When we invest in women, we invest in food and economic security, community health and protection of land and our precious natural resources.
In an event hall in the small village of Sirsi, on the edge of the Western Ghats in the Indian state of Karnataka, more than a hundred women gather to participate in the Malnad Mela, a decade-old festival organized by Vanastree, a seed saving collective of women farmers. These participants, as well as the 800 or more community members who visit throughout the day, have traveled long distances to be there despite a week of heavy monsoon rains and winds, uprooted trees, and power outages.
Photo courtsey of Womens Earth Alliance
Sunita Rao— seed saver, farmer and founder of Vanastree — believes that the mela is a critical opportunity to bring women home gardeners and farmers together to exchange skills, share and sell produce, and discuss solutions and adaptations to the growing threat climate change presents to the region. The Malnad region of the Western Ghats is an area rich in biodiversity that has sustained their communities for centuries. However, the changing climate has rendered the monsoons — one of the area’s most essential ecological events — both unreliable and unpredictable. Rainfall patterns have drastically changed. Deforestation has increased. Soil degradation has worsened. And women farmers are bearing much of the resulting burden.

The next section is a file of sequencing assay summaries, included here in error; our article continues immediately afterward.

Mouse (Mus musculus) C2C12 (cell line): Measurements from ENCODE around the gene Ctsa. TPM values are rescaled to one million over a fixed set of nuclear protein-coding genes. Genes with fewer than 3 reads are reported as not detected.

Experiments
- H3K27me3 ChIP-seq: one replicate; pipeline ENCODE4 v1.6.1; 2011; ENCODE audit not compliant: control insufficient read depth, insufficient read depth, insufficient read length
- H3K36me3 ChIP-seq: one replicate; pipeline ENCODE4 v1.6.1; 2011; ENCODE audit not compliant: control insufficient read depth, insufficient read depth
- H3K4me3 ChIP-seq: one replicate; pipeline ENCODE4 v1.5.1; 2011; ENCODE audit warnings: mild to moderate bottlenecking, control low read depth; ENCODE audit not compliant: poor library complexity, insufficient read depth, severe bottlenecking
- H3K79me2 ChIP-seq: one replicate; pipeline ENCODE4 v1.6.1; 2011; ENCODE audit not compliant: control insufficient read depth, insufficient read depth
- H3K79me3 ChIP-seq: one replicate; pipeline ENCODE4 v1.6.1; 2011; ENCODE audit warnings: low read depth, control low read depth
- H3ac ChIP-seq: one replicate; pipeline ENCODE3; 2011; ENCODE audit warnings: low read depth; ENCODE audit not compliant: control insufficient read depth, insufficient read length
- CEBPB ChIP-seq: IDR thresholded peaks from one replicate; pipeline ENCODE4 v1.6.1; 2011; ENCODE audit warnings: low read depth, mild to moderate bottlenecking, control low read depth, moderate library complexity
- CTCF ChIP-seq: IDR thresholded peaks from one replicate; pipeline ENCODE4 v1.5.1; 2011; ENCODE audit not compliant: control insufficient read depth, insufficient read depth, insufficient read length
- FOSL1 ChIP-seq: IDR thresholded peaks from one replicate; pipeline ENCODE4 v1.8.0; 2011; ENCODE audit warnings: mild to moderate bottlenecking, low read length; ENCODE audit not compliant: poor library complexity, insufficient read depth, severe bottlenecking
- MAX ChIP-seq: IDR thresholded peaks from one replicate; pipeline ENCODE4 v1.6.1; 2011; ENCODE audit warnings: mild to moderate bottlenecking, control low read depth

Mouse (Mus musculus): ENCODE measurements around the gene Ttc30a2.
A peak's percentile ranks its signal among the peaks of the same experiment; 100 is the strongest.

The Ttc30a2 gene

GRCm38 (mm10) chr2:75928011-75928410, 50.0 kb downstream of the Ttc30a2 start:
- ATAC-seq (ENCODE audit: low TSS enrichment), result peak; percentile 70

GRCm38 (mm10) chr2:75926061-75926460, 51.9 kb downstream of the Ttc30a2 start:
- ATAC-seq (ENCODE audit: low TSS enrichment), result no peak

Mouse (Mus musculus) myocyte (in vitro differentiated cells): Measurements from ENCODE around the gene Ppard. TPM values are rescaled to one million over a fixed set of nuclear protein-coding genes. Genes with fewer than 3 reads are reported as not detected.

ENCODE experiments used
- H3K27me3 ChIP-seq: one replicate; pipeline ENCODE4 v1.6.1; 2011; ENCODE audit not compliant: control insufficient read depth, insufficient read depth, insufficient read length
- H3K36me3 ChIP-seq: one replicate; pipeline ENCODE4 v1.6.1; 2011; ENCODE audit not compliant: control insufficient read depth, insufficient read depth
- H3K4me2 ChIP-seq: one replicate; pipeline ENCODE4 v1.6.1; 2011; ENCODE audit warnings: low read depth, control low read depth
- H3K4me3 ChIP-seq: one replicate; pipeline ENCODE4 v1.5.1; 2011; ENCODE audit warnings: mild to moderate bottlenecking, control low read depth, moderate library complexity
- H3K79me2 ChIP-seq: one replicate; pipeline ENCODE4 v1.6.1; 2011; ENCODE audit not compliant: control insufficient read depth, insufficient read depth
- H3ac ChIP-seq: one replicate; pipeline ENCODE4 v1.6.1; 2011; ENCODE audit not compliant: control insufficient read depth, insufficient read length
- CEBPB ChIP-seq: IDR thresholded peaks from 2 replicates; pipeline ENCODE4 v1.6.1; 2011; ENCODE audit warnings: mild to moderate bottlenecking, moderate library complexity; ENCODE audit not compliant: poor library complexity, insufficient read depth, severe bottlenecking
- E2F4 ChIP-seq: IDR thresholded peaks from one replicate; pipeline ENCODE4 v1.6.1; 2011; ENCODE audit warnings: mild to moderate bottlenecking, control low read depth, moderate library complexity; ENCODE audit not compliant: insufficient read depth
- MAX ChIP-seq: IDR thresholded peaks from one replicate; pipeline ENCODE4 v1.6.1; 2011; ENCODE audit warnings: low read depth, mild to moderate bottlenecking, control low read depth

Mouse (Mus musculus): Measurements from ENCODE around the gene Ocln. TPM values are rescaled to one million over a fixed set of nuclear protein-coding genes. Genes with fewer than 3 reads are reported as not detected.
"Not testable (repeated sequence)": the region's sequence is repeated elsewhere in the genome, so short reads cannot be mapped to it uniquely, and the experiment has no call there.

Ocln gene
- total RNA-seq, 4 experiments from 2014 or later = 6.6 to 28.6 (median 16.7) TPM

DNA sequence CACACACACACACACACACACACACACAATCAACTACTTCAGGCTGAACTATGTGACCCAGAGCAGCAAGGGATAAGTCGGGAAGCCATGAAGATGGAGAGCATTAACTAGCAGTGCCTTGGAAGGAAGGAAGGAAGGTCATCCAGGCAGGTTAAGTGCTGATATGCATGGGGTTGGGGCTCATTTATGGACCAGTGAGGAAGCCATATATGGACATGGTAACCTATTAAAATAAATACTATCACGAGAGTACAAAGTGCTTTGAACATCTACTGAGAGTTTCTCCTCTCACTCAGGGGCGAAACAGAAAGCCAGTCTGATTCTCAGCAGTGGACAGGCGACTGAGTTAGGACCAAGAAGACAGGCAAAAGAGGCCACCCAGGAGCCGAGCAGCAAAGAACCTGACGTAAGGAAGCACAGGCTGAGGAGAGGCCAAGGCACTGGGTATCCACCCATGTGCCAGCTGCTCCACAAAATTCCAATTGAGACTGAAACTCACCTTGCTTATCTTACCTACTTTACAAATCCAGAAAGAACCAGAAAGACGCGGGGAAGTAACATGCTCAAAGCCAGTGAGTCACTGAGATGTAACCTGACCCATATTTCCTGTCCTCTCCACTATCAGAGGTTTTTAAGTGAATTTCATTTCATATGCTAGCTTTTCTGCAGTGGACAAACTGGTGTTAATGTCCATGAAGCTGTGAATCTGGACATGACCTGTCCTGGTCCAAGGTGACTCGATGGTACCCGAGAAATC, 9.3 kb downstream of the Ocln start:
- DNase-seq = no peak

The Malnad Mela is an opportunity for these women to share traditional ecological knowledge about saving flood-resistant indigenous seeds, promote tuber cultivation as a solution to climate-induced food insecurity, engage a larger market to sell produce, and take part in leadership skills-building with other local women leaders. Each of these goals is a strategic action Sunita Rao, Vanastree, and the women of the Malnad take to face the persistent and dangerous effects of climate change.
Women and Climate Change
“Climate change is about people. People cause climate change. People are affected by it. People need to adapt to it. And only people have the power to stop it. Not all people or countries, however, are created equal when it comes to the greenhouse-gas emissions that are warming our atmosphere.” – State of the World Population 2009, UN Population …more
Community resilience is much stronger when women are part of the decision-making process
I took part in my first environmental march on April 22, 1970 in New York City. Dressed in our Sunday best, my little sister and I clung to our mother’s hands as she steered us proudly down Fifth Avenue. We celebrated the beneficence of our planet with the one million people who joyfully thronged the city’s major thoroughfare and converged in Central Park, confident that preserving clean air, fresh water, and food security were basic human values shared by most, if not all, of the world’s citizens.
Photo by Ollivier Girard for Center for International Forestry Research (CIFOR)